Abstraction is a critical part of the both the scientific and artistic process. Jessica Flack, (pictured above) co-director of the Center for Complexity and Collective Computation at WID, discusses the use of a particular kind of abstraction by Charles Gifford Dyer is his painting of the Grand Canal in Venice. The artist only offers hints of the structure and character of boats and buildings through crude shape and color, she says.
Dyer chose to paint the Grand Canal from a coarse perspective. In physics and biology, a coarse-grained description is a model where some of this fine detail has been smoothed over or averaged out. Replacing a fine-grained description with a lower-resolution coarse-grained model is called coarse graining. In coarse grained descriptions, there is no outside information or anything that doesn’t already exist in the details. This is what distinguishes coarse-graining from other types of abstraction, in both art and science, Flack says.
A closer look at Dyer’s painting.
Rock Mackie, director of the Medical Devices research group at the Morgridge Institute for Research (pictured above), relishes in a painting by Maximilien Luce. He says the piece’s artistic style is post-Impressionism, which was influenced by pointillism (an artistic movement that emphasizes the use of colorful dots to collectively convey larger pictures).
Mackie, an artist himself, focuses on medical imaging in his research and thinks there’s much to learn from art and printing approaches. In art, the better an artist can create and replicate pixelated images, the better the bigger picture will be for the viewer. In the medical devices world, improving technology to represent medical images with more texture could help scientists glean more information from images to improve health services.
The painting Mackie chose to discuss.
Looking up at a hanging piece of art, David Baum (pictured above), professor of botany, director of the Crow Institute for the Study of Evolution and associate director of students at WID, sees similarities between this abstract mobile sculpture and the “evolutionary tree-of-life” metaphor.
“Comparing evolution to a tree misses the point,” Baum says. “The horizontal dimension doesn’t have meaning; it’s the relationship between individual branches — or lineages — that matters.”
Much like Alexander Calder’s kinetic sculpture (as pictured), evolution doesn’t respect a fixed orientation and does not define a single endpoint. But there’s another reason why Baum chose Calder’s work.
“Visual art and science are not two ends of a linear spectrum,” he says, noting that humans, with an ancestry that required us to navigate in the three-dimensional spaces of real trees, are inherently visual, which is why scientists often fall back on spatial or geometric models. “They’re more like two points on a circle, distant if you look in one direction, close if you look in the other. Visual reasoning helping us make sense of the world.”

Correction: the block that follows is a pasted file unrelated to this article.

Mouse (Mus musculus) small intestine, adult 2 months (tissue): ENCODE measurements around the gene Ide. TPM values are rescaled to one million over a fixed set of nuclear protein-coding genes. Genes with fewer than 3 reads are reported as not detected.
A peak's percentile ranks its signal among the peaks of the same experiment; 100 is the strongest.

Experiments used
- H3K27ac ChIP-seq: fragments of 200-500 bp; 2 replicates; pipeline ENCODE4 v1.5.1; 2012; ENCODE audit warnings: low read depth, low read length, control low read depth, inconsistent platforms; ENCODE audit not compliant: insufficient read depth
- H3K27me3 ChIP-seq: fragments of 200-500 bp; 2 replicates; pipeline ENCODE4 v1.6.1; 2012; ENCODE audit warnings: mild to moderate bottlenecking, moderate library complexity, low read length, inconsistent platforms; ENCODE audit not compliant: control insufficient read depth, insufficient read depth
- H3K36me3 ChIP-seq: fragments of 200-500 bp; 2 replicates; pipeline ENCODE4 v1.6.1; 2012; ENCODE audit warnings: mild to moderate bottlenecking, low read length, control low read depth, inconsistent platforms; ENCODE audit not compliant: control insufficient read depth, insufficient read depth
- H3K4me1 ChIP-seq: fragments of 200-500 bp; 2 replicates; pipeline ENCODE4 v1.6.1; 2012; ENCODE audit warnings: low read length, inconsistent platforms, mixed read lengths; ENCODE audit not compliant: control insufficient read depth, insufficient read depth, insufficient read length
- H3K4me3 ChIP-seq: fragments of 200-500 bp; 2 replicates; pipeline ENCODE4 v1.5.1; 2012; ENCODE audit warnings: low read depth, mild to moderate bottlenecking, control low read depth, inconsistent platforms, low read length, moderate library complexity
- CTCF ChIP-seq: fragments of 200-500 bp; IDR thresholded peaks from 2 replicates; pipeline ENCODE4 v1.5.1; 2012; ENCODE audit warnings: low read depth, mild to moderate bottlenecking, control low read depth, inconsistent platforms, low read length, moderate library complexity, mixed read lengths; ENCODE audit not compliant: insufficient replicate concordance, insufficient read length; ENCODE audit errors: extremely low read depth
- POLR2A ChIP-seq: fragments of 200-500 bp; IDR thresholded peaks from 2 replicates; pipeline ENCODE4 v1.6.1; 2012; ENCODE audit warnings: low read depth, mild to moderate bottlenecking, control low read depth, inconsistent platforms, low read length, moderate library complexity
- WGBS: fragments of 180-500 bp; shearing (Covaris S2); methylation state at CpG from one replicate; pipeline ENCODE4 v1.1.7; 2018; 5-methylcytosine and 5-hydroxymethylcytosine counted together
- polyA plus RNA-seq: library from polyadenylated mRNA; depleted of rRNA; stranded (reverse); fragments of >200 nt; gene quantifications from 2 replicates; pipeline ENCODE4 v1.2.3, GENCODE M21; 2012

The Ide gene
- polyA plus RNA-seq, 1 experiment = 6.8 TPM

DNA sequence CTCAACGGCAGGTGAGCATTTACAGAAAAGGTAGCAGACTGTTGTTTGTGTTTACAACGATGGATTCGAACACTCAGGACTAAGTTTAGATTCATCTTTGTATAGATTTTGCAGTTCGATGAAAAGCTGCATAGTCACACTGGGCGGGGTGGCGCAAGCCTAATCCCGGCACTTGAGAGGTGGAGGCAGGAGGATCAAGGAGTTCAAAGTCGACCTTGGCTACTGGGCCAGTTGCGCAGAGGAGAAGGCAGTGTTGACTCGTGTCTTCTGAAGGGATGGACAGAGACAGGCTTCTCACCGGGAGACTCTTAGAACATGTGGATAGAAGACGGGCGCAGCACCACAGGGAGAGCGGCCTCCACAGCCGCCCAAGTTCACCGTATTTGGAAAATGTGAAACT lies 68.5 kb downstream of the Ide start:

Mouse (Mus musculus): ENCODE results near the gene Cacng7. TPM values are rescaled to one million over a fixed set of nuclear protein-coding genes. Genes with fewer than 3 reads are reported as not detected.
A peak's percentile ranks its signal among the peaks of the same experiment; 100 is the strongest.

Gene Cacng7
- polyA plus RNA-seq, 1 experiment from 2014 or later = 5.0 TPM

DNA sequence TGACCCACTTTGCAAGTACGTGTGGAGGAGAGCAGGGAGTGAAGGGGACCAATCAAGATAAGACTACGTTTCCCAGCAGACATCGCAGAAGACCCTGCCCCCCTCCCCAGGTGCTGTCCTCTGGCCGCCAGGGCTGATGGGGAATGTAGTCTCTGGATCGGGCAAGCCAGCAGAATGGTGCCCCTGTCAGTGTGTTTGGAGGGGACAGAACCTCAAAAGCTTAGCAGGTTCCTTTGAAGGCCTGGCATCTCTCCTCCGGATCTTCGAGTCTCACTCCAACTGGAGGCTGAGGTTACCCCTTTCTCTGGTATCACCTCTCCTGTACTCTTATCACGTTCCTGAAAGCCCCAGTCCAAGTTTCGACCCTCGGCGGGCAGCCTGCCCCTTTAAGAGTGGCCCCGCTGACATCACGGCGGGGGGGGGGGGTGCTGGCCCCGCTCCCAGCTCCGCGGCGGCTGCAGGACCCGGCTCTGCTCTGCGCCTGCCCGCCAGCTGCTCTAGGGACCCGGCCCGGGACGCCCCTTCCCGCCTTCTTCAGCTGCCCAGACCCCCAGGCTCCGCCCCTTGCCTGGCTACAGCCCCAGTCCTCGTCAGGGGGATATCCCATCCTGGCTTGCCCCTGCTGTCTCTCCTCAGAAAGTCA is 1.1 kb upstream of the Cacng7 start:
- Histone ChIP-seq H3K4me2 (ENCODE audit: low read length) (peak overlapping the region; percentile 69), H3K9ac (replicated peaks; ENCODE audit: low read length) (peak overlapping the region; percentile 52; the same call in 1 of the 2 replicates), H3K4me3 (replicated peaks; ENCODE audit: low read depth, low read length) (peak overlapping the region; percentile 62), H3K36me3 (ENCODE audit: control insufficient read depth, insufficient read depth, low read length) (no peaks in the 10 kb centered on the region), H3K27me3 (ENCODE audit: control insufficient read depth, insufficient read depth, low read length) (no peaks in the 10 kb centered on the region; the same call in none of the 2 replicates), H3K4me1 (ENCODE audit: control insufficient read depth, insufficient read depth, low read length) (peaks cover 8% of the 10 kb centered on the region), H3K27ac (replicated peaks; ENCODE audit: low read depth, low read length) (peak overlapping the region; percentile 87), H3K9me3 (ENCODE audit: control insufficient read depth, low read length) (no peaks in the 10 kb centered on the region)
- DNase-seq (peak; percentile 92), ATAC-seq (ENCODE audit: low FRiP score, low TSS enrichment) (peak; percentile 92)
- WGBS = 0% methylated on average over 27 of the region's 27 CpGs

Another view of the hanging piece of art.
Can art provide a visual explanation of the universe? David Krakauer, (pictured above) WID director and co-director of the Center for Complexity and Collective Computation, makes an intriguing argument with Joseph Cornell’s Sun Box. Inside the rectangular wooden structure, the artist has set up a planetary model, including metal rings and earthly objects such drinking glasses, drift-wood and an acorn-shaped, Meerschaum pipe bowl. In the scene, Krakauer suggests that the use of circles reflects the coherent nature of the universe — how orbits in the solar system resemble the birth-death cycles of life, each made from the same underlying atomic building blocks.
“The artist connects the geometric to the divine and unites the universe with the cycle of life and objects,” Krakauer says. “Crafting a small model of the solar system, the artist uses a modest box of found objects to connect daily existence to phenomena at astronomical scales.”
A close-up Cornell’s box.
Approaching a tome-inspired visualization by artist Olafur Eliasson, Assistant Professor of Digital Foundations Meg Mitchell (pictured above) is interested in how everyday technology provides a new way of seeing the world. In this case, the basis for communication — the book — influences how the viewer perceives the message. In a sense, the physical space that the artist’s house occupies is translated into another space in the pages of the book. Mitchell says the tendency for art to be solely hand-crafted is gone — and we’re all the better for it, considering the creative ways people incorporate technology into expression.
A side view of this work of art.
Educators everywhere use metaphors to demonstrate scientific ideas. But Ben Shapiro, (pictured above) a scientist at WID’s Games+Learning+Society research group, finds richness in visual examples that can be interpreted in multiple ways. He shows the crowd a horizontal painting resting on top of other pieces — The Planet on the Table by Judy Pfaff. He discusses how its elements can resemble more than one idea.
For example, black and white images could look like neurons to one crowd and molecules to another. What’s unique, Shapiro notes, is the idea that scales and shapes repeat themselves in science and nature, which is in itself profound and beautiful.
Shapiro focused on the work on the very top.